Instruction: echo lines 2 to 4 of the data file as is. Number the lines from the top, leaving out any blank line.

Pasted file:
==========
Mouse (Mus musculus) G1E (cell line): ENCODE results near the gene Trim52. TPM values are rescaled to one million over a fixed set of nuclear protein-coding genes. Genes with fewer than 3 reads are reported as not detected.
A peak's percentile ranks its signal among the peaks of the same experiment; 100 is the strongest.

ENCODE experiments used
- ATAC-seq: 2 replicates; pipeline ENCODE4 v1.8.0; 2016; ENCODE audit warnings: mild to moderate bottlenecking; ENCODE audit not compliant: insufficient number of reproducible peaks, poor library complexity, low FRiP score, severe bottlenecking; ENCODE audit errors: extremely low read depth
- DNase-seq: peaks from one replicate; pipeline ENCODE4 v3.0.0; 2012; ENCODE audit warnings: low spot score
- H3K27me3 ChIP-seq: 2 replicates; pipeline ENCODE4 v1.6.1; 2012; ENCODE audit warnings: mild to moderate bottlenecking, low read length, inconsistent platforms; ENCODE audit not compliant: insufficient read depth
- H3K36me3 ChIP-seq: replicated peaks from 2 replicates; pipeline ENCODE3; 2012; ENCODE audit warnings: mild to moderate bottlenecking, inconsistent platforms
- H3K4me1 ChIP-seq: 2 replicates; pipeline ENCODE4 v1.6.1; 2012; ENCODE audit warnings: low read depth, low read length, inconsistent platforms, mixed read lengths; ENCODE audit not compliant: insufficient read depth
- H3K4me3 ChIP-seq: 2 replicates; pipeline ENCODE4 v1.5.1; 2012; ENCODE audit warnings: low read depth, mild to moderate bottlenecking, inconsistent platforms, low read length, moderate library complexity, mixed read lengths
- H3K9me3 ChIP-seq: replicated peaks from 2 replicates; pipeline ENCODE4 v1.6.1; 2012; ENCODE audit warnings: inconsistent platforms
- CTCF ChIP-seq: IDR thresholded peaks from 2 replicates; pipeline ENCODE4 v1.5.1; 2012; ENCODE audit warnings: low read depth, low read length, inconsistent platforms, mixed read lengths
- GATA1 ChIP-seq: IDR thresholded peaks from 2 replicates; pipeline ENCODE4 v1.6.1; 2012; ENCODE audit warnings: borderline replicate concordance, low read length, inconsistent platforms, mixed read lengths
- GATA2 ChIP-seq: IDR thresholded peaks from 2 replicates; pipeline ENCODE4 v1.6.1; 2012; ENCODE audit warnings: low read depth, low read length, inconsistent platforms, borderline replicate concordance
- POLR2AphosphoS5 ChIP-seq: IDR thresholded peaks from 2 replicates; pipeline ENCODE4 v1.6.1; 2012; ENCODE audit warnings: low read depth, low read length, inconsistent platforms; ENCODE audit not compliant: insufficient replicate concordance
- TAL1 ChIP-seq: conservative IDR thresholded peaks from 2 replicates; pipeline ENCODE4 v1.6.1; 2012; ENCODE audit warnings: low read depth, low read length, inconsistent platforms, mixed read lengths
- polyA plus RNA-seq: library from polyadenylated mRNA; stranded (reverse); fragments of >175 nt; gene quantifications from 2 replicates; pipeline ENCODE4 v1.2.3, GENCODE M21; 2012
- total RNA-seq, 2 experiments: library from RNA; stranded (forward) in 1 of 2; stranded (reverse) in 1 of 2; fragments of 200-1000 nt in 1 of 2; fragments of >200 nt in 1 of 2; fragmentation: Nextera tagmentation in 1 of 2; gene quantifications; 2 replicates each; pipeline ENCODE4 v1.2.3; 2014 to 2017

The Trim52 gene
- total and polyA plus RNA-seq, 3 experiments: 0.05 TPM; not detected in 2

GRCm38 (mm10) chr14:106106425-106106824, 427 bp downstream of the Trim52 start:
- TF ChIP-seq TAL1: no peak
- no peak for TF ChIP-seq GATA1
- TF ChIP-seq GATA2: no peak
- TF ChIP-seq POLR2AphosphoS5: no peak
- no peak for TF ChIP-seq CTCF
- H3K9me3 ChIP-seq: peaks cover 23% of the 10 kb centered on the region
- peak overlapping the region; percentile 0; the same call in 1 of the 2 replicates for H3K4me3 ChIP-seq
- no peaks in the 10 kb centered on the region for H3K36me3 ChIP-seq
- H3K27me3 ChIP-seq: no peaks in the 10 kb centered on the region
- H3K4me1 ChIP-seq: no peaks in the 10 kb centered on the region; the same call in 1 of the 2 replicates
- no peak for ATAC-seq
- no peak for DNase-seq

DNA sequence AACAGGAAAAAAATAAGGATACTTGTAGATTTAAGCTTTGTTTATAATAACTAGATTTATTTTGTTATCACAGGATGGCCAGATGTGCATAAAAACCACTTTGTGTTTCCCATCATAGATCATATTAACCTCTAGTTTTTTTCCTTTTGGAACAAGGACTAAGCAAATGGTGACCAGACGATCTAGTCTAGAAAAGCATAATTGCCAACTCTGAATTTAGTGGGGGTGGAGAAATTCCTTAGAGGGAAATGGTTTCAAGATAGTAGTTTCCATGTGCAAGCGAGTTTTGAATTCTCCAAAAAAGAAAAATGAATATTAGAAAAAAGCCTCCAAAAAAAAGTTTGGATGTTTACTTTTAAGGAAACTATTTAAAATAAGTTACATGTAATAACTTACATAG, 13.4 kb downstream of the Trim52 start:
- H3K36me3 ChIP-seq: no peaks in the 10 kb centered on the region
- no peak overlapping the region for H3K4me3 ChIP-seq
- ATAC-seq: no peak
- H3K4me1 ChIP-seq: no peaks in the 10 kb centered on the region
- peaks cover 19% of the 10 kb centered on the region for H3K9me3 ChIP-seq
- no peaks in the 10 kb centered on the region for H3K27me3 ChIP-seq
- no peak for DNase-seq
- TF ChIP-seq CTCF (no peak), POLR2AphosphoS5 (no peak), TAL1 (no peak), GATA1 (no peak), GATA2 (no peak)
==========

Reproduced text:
A peak's percentile ranks its signal among the peaks of the same experiment; 100 is the strongest.

ENCODE experiments used
- ATAC-seq: 2 replicates; pipeline ENCODE4 v1.8.0; 2016; ENCODE audit warnings: mild to moderate bottlenecking; ENCODE audit not compliant: insufficient number of reproducible peaks, poor library complexity, low FRiP score, severe bottlenecking; ENCODE audit errors: extremely low read depth